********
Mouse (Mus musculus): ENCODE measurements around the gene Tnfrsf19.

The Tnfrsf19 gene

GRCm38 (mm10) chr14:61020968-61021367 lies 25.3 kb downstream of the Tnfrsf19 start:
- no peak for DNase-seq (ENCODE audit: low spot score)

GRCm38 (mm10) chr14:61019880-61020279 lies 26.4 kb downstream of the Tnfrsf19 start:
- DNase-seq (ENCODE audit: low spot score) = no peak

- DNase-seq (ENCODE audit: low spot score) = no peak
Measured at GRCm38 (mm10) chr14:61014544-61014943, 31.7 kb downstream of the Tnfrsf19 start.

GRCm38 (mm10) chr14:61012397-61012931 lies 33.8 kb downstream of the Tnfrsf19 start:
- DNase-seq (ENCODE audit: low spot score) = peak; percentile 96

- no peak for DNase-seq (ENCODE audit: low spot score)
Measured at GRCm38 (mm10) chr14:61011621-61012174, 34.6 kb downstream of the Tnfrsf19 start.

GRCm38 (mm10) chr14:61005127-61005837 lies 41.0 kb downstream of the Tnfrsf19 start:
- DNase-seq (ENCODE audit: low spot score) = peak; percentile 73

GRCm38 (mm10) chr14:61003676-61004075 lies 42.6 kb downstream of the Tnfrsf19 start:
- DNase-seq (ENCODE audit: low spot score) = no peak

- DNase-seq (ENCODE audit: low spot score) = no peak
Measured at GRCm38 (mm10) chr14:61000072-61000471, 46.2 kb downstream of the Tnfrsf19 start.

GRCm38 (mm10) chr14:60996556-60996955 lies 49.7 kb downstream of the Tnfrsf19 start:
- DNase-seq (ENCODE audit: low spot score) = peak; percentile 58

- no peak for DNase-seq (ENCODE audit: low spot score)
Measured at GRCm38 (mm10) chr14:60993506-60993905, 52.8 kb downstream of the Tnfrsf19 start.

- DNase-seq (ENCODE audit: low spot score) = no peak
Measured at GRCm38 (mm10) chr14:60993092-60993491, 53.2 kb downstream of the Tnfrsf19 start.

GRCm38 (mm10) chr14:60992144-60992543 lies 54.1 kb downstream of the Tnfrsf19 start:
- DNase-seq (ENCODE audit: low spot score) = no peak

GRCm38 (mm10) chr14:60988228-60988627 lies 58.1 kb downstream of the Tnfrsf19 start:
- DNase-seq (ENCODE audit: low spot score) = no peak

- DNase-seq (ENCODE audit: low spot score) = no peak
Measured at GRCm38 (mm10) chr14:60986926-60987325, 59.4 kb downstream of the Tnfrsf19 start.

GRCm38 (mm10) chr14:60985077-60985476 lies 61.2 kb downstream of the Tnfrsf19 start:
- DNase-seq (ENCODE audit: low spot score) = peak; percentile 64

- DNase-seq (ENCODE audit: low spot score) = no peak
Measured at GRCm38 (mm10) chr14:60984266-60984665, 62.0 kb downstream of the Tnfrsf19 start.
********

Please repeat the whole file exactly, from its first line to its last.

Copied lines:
Mouse (Mus musculus): ENCODE measurements around the gene Tnfrsf19.

The Tnfrsf19 gene

GRCm38 (mm10) chr14:61020968-61021367 lies 25.3 kb downstream of the Tnfrsf19 start:
- no peak for DNase-seq (ENCODE audit: low spot score)

GRCm38 (mm10) chr14:61019880-61020279 lies 26.4 kb downstream of the Tnfrsf19 start:
- DNase-seq (ENCODE audit: low spot score) = no peak

- DNase-seq (ENCODE audit: low spot score) = no peak
Measured at GRCm38 (mm10) chr14:61014544-61014943, 31.7 kb downstream of the Tnfrsf19 start.

GRCm38 (mm10) chr14:61012397-61012931 lies 33.8 kb downstream of the Tnfrsf19 start:
- DNase-seq (ENCODE audit: low spot score) = peak; percentile 96

- no peak for DNase-seq (ENCODE audit: low spot score)
Measured at GRCm38 (mm10) chr14:61011621-61012174, 34.6 kb downstream of the Tnfrsf19 start.

GRCm38 (mm10) chr14:61005127-61005837 lies 41.0 kb downstream of the Tnfrsf19 start:
- DNase-seq (ENCODE audit: low spot score) = peak; percentile 73

GRCm38 (mm10) chr14:61003676-61004075 lies 42.6 kb downstream of the Tnfrsf19 start:
- DNase-seq (ENCODE audit: low spot score) = no peak

- DNase-seq (ENCODE audit: low spot score) = no peak
Measured at GRCm38 (mm10) chr14:61000072-61000471, 46.2 kb downstream of the Tnfrsf19 start.

GRCm38 (mm10) chr14:60996556-60996955 lies 49.7 kb downstream of the Tnfrsf19 start:
- DNase-seq (ENCODE audit: low spot score) = peak; percentile 58

- no peak for DNase-seq (ENCODE audit: low spot score)
Measured at GRCm38 (mm10) chr14:60993506-60993905, 52.8 kb downstream of the Tnfrsf19 start.

- DNase-seq (ENCODE audit: low spot score) = no peak
Measured at GRCm38 (mm10) chr14:60993092-60993491, 53.2 kb downstream of the Tnfrsf19 start.

GRCm38 (mm10) chr14:60992144-60992543 lies 54.1 kb downstream of the Tnfrsf19 start:
- DNase-seq (ENCODE audit: low spot score) = no peak

GRCm38 (mm10) chr14:60988228-60988627 lies 58.1 kb downstream of the Tnfrsf19 start:
- DNase-seq (ENCODE audit: low spot score) = no peak

- DNase-seq (ENCODE audit: low spot score) = no peak
Measured at GRCm38 (mm10) chr14:60986926-60987325, 59.4 kb downstream of the Tnfrsf19 start.

GRCm38 (mm10) chr14:60985077-60985476 lies 61.2 kb downstream of the Tnfrsf19 start:
- DNase-seq (ENCODE audit: low spot score) = peak; percentile 64

- DNase-seq (ENCODE audit: low spot score) = no peak
Measured at GRCm38 (mm10) chr14:60984266-60984665, 62.0 kb downstream of the Tnfrsf19 start.